Silicon Valley moments…

We were sitting in the hall in front of the Special Needs Nursery. Dave Winer, Patrick, and me. Dave and Patrick had their Macs open and were taking advantage of the free Wifi to blog and upload another picture (we were waiting for Milan cause Maryam and friends were visiting and we can only have a visitor or two into see him at one time).

Anyway, a group of surgeons walked by and one saw the Macs and said:

“Mac guys, I love it. Do you have the new iLife?”

Now THAT is what I call evangelism.

Dave turned to Patrick and said “that was a Silicon Valley moment.”

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Stephanie Agresta and Hans Veldhuizen in Palo Alto Apple store

Another moment? We took off from the hospital for a little while and got lunch and then visited the Apple store. Patrick bought iWork (he already has Microsoft Office but says iWork is a lot better for his reports and such). Dave got a MacMini. At the Apple store two people recognized me. One was from New York. The other from Amsterdam. UPDATE: That’s them in the picture.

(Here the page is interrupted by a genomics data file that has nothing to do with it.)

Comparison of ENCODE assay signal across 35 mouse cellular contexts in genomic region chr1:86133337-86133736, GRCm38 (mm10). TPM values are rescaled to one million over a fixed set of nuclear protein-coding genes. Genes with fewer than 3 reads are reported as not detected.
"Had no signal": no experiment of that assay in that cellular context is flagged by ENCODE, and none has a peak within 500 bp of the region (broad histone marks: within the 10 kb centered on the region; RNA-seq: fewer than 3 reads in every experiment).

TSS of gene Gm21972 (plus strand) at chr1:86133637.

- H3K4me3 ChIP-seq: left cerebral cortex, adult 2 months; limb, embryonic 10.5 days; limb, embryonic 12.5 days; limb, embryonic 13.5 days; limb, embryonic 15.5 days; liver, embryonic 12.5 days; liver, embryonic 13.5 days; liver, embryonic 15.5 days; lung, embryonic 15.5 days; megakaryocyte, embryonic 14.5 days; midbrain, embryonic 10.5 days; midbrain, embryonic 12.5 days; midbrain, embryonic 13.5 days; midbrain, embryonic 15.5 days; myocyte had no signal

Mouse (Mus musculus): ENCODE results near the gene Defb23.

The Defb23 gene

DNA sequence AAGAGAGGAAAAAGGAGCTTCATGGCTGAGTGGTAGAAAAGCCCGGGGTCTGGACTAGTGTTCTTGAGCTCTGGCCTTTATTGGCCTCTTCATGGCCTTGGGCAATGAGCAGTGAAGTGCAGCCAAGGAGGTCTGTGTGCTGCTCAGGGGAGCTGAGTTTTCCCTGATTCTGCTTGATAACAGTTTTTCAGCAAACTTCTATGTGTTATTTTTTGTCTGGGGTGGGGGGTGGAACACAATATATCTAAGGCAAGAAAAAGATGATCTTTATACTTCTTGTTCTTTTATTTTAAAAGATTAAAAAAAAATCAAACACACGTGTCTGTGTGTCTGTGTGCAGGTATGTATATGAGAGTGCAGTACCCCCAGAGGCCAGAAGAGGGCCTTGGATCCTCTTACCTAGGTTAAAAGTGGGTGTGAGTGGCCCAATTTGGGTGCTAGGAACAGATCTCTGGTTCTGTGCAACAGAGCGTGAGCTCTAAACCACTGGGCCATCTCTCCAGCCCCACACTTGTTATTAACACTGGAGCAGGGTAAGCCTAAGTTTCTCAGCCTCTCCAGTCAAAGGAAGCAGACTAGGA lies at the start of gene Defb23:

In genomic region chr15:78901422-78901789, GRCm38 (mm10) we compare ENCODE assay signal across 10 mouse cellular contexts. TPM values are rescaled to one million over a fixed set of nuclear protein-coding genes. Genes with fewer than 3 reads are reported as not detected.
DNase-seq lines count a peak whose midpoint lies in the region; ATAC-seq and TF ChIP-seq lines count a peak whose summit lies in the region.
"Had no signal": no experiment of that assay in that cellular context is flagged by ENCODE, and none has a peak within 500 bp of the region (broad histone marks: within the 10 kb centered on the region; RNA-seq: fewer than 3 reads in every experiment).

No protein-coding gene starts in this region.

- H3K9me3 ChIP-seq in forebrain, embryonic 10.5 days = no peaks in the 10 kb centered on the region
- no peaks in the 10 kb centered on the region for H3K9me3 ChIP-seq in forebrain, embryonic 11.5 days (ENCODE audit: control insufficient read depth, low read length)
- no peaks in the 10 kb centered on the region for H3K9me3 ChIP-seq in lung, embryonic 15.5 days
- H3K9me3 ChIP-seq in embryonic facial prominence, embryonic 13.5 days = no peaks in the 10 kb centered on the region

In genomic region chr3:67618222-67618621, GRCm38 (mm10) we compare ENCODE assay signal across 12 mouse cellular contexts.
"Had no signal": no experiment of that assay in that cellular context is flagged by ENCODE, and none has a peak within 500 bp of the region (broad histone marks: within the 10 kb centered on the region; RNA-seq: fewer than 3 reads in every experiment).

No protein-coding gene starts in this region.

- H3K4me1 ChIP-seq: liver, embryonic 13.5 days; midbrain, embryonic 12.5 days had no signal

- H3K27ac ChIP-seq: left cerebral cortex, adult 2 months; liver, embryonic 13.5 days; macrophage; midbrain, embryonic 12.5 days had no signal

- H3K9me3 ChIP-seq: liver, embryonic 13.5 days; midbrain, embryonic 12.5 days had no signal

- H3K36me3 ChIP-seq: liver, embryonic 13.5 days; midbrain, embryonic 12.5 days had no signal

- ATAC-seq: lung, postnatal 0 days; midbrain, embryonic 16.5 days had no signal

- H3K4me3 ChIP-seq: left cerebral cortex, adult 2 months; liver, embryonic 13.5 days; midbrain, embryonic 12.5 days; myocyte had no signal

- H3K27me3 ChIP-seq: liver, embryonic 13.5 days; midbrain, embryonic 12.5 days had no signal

The Amsterdam visitor was Hans Veldhuizen, founder and president of Novatunes (he told us he’s building a new kind of music service that’ll be shipped later this year). He’s here to attend the TechCrunch 40 conference and saw Dave Twittering that he was in the Apple store (there’s a LOT more people Twittering than you might think). Stephanie Agresta is a consultant and told us she just joined forces with the Conversation Group. Small world, cause I know a few people involved in this new social media consultancy. Giovanni, one of the partners, is who introduced me and Podtech to Seagate. They are already doing work for SAP, so will be very interesting to watch and see how they get more companies involved in the social networks.

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A moment in Milan’s life: I’ve been looking at all the technology used inside the nursery to monitor babies and such. The coolest thing I’ve seen so far is the ABM, or Auditory Brainstem Response test. Milan was asleep during his. Two little headphones play sounds into his ears and two electrodes on his head detected responses. He passed fine. but I just thought that was the coolest piece of tech. I’d love to meet the person/team who came up with this. Milan never even woke up for the test. Imagine if you were alive 100 years ago and took a time travel machine to today. Would you recognize anything in this world? Probably not.

Today Patrick and Dave were asking themselves what kind of computer Milan will have when he’s 13 years old (Patrick is 13, so is interested in such things).